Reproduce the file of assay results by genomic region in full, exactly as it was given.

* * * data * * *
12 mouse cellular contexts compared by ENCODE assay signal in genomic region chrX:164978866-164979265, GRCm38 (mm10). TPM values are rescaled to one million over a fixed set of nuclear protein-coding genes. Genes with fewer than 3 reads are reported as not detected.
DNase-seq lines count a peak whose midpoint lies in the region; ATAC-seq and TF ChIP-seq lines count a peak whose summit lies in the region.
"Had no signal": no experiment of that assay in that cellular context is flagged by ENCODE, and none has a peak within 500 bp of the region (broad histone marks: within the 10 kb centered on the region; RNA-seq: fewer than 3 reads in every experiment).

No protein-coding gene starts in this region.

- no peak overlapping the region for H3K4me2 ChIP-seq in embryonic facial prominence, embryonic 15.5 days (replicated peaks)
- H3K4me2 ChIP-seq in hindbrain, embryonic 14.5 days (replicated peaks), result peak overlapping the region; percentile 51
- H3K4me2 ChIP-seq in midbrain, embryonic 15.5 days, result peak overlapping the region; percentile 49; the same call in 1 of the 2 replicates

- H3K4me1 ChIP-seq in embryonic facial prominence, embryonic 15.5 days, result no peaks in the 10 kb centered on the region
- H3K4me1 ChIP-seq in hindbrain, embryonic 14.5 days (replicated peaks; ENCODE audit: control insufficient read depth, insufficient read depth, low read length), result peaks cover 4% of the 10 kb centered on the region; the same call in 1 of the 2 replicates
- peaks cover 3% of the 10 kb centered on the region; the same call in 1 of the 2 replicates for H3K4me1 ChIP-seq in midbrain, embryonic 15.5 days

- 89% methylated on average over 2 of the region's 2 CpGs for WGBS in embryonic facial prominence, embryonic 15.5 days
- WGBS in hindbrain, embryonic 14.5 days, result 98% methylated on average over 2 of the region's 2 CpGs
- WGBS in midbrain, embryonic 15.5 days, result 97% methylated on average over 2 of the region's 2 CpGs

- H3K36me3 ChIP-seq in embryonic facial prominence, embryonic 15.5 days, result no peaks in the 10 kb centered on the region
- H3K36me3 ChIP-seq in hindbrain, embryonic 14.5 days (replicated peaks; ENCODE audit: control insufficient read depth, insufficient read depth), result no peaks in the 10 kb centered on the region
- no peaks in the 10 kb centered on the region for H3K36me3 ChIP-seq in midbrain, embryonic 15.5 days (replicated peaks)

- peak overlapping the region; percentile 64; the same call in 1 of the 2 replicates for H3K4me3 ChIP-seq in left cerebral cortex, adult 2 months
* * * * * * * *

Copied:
12 mouse cellular contexts compared by ENCODE assay signal in genomic region chrX:164978866-164979265, GRCm38 (mm10). TPM values are rescaled to one million over a fixed set of nuclear protein-coding genes. Genes with fewer than 3 reads are reported as not detected.
DNase-seq lines count a peak whose midpoint lies in the region; ATAC-seq and TF ChIP-seq lines count a peak whose summit lies in the region.
"Had no signal": no experiment of that assay in that cellular context is flagged by ENCODE, and none has a peak within 500 bp of the region (broad histone marks: within the 10 kb centered on the region; RNA-seq: fewer than 3 reads in every experiment).

No protein-coding gene starts in this region.

- no peak overlapping the region for H3K4me2 ChIP-seq in embryonic facial prominence, embryonic 15.5 days (replicated peaks)
- H3K4me2 ChIP-seq in hindbrain, embryonic 14.5 days (replicated peaks), result peak overlapping the region; percentile 51
- H3K4me2 ChIP-seq in midbrain, embryonic 15.5 days, result peak overlapping the region; percentile 49; the same call in 1 of the 2 replicates

- H3K4me1 ChIP-seq in embryonic facial prominence, embryonic 15.5 days, result no peaks in the 10 kb centered on the region
- H3K4me1 ChIP-seq in hindbrain, embryonic 14.5 days (replicated peaks; ENCODE audit: control insufficient read depth, insufficient read depth, low read length), result peaks cover 4% of the 10 kb centered on the region; the same call in 1 of the 2 replicates
- peaks cover 3% of the 10 kb centered on the region; the same call in 1 of the 2 replicates for H3K4me1 ChIP-seq in midbrain, embryonic 15.5 days

- 89% methylated on average over 2 of the region's 2 CpGs for WGBS in embryonic facial prominence, embryonic 15.5 days
- WGBS in hindbrain, embryonic 14.5 days, result 98% methylated on average over 2 of the region's 2 CpGs
- WGBS in midbrain, embryonic 15.5 days, result 97% methylated on average over 2 of the region's 2 CpGs

- H3K36me3 ChIP-seq in embryonic facial prominence, embryonic 15.5 days, result no peaks in the 10 kb centered on the region
- H3K36me3 ChIP-seq in hindbrain, embryonic 14.5 days (replicated peaks; ENCODE audit: control insufficient read depth, insufficient read depth), result no peaks in the 10 kb centered on the region
- no peaks in the 10 kb centered on the region for H3K36me3 ChIP-seq in midbrain, embryonic 15.5 days (replicated peaks)

- peak overlapping the region; percentile 64; the same call in 1 of the 2 replicates for H3K4me3 ChIP-seq in left cerebral cortex, adult 2 months